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Short Breaks (Respite) for Adults

Do you rely on a family member or friend to look after you? Or are you someone who cares for a friend or relative? A short break may do you both good.

However much the caring relationship means to you, caring can sometimes be tiring or stressful and you feel in need of a break or rest.  A short break offers you and the person you care for time out from your normal routine and a chance to have a rest and change of scenery.  A Carers Needs Assessment can help you decide what support you may need.  

What are short breaks?

How do I access a short break through Social Services?

How much will it cost?

Local and National Support for Carers

What are short breaks?

Short breaks have traditionally been called respite and usually involved the cared for person spending time in residential care. However the name 'short breaks' reflects the fact that nowadays there are also more flexible ways of accessing a break from caring that is right for you and your family. A short break can help to enable you to support the person you care for to continue living at home.

Having a short break could mean the person you care for has alternative support for anything from a couple of hours up to a few weeks. These short breaks should provide a positive experience for everyone involved and can be arranged as regular planned breaks, one-off breaks or  even at short notice to cope with an unexpected situation.

How do I access a short break through Social Services?

If you have not previously had involvement with Social Services then the first step is to contact the Common Access Point for Health and Social Care who can offer advice and signpost you to appropriate services. If the person you care for meets Social Services' eligibility criteria then a social worker or care management officer will contact you to discuss your options about respite and short break opportunities. 

Short break options

The options below can currently only be accessed as part of a support plan from Social Services:

  • Short break (respite) at home: A fully trained support worker will come to your house for up to 3 hours a week.
  • Short break in a local authority care home: short break visitors can enjoy the benefits of staying in a care home and have the opportunity to meet people.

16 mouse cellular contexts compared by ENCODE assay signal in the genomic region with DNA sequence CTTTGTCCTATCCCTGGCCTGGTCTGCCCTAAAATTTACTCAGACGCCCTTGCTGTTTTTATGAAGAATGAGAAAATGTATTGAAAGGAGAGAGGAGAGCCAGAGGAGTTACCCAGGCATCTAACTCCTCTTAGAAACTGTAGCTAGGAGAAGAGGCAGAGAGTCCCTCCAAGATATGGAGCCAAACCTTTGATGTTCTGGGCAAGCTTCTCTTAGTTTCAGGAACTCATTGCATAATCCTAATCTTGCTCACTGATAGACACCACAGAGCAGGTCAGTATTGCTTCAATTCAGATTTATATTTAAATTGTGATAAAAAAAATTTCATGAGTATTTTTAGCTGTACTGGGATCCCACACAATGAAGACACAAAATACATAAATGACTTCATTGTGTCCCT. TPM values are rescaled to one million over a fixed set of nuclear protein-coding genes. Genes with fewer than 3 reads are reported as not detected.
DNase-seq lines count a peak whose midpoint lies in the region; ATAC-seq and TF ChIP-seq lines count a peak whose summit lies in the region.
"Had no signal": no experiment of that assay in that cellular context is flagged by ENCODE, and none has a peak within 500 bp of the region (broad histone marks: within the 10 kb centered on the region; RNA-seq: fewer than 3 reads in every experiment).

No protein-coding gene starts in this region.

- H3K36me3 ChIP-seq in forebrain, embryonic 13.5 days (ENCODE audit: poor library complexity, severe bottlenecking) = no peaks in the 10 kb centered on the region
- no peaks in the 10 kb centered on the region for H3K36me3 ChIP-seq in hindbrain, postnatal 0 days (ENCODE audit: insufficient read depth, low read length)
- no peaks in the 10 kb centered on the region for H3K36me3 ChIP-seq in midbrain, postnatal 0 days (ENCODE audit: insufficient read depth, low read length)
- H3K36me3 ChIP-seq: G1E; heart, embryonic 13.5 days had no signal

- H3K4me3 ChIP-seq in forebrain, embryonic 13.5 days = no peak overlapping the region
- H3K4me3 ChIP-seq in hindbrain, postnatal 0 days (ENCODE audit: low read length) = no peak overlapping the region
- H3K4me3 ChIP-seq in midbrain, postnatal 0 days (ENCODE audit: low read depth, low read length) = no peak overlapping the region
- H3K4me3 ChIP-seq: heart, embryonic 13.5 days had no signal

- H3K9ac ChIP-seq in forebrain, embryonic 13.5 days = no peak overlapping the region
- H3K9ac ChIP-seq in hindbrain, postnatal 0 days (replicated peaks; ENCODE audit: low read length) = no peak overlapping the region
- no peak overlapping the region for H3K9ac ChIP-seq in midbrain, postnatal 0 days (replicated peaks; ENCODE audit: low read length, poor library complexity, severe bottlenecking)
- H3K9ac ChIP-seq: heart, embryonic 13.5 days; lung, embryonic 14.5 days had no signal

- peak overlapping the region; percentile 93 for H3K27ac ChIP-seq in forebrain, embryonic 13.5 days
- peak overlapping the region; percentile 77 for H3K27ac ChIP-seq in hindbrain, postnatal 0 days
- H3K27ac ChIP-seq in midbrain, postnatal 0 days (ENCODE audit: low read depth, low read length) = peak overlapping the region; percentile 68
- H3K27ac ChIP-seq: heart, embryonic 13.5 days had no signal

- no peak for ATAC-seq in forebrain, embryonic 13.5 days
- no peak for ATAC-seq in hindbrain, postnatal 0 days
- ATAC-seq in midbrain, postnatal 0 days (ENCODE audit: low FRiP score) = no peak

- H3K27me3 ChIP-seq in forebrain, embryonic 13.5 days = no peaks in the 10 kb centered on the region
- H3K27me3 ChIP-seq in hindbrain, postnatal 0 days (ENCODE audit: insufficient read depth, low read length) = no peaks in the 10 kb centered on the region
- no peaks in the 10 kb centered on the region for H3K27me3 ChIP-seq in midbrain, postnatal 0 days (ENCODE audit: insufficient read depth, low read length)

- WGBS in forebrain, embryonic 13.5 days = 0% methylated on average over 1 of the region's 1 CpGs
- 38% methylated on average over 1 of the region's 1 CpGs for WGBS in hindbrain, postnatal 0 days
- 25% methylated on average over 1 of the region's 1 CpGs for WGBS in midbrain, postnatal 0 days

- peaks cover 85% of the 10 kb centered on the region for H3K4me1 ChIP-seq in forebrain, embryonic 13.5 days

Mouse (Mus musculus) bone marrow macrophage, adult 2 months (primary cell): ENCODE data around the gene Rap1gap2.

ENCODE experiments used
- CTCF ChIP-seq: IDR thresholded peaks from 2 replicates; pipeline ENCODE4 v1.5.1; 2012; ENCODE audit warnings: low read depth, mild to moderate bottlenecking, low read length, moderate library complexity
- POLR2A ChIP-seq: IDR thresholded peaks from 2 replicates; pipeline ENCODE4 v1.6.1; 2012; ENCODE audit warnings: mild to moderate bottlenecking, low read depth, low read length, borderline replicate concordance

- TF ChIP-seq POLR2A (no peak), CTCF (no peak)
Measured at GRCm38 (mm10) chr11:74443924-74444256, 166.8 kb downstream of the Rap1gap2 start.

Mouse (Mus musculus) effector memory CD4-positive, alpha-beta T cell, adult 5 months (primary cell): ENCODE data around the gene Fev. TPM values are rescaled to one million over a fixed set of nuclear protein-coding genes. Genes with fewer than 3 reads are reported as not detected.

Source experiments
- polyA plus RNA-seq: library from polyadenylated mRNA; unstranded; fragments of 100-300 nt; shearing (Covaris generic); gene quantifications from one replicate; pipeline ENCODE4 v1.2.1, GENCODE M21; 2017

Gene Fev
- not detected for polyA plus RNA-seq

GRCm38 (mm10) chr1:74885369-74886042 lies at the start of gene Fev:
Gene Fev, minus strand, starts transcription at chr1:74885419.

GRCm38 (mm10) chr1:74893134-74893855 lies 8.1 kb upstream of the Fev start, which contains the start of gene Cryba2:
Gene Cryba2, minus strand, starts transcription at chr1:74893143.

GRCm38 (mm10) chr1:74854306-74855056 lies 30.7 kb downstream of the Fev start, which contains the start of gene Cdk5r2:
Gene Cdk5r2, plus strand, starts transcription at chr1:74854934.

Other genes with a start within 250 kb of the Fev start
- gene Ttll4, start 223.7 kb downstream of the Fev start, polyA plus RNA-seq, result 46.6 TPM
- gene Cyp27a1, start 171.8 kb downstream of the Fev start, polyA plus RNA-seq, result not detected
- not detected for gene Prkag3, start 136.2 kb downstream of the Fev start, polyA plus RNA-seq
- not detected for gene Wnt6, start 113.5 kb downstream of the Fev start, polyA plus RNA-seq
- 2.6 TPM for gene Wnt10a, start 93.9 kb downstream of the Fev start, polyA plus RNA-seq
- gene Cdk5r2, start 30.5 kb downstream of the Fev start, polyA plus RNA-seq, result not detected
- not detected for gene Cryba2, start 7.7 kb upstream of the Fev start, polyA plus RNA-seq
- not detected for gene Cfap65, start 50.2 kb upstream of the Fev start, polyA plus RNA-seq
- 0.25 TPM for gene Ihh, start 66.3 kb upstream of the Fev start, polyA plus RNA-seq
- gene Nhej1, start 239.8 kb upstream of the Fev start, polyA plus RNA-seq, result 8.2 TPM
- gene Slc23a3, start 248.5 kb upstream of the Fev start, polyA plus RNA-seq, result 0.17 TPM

• Day service: A day out of the house for the person you care for including transport.
  • Adult family placement: staying in a family home with specially trained families who will provide the care and support you need.  (This is currently only available for younger disabled adults).
  • Direct payments:  instead of Social Services organising support you can organise services yourself to suit your needs, giving you more flexibility and control over the arrangements you make. See Direct Payments for more information.

If you would like to know more about options for short breaks Social Services has factsheets which focus on short breaks:

PDF Document Short Breaks for Older People in a residential home (Factsheet 022) (PDF, 57KB)Opens new window

PDF Document Short Breaks for Older People Living with Dementia (Factsheet 057) (PDF, 56KB)Opens new window

PDF Document Community-based Short Breaks (Respite) for Older Adults (Factsheet 048) (PDF, 31KB)Opens new window

PDF Document Short Daytime Breaks to Support Carers of Older People (Factsheet 044) (PDF, 25KB)Opens new window

There are also breaks you can organise and pay for yourself . This could include accessible hotels or a destination which caters for people with different support needs.

How much will it cost?

This depends on your income and level of savings. If you prefer not to tell us about your income and savings, you can choose not to have a financial assessment, but this will mean that the full cost of the short break will need to be paid.

There are a number of ways that short break services can be funded:

  • Self funded - you arrange and pay for your own short break service
  • Partially funded - the costs of the break may be shared between you and the local authority and/or health services
  • Fully funded - by health services under Continuing Health Care, or through a Carer's Grant
  • Charitable funding

Your social worker or care manager will be able to give you more information. However anyone can access this type of service independently by contacting  Swansea Carers CentreOpens new window or a home care agency. A charge will apply. Prices and availability vary.

Local and national support for carers

Across Swansea and surrounding areas there are many organisations which support, advise and assist carers and people they care for. This includes Swansea Carers CentreOpens new window who offer respite servicesOpens new window along with a range of other services from support groups to counselling and welfare support.

Local support organisations for Carers

National organisations supporting Carers

The Common Access Point for Health and Social Care can offer further advice and signposting to support and schemes in your area. 


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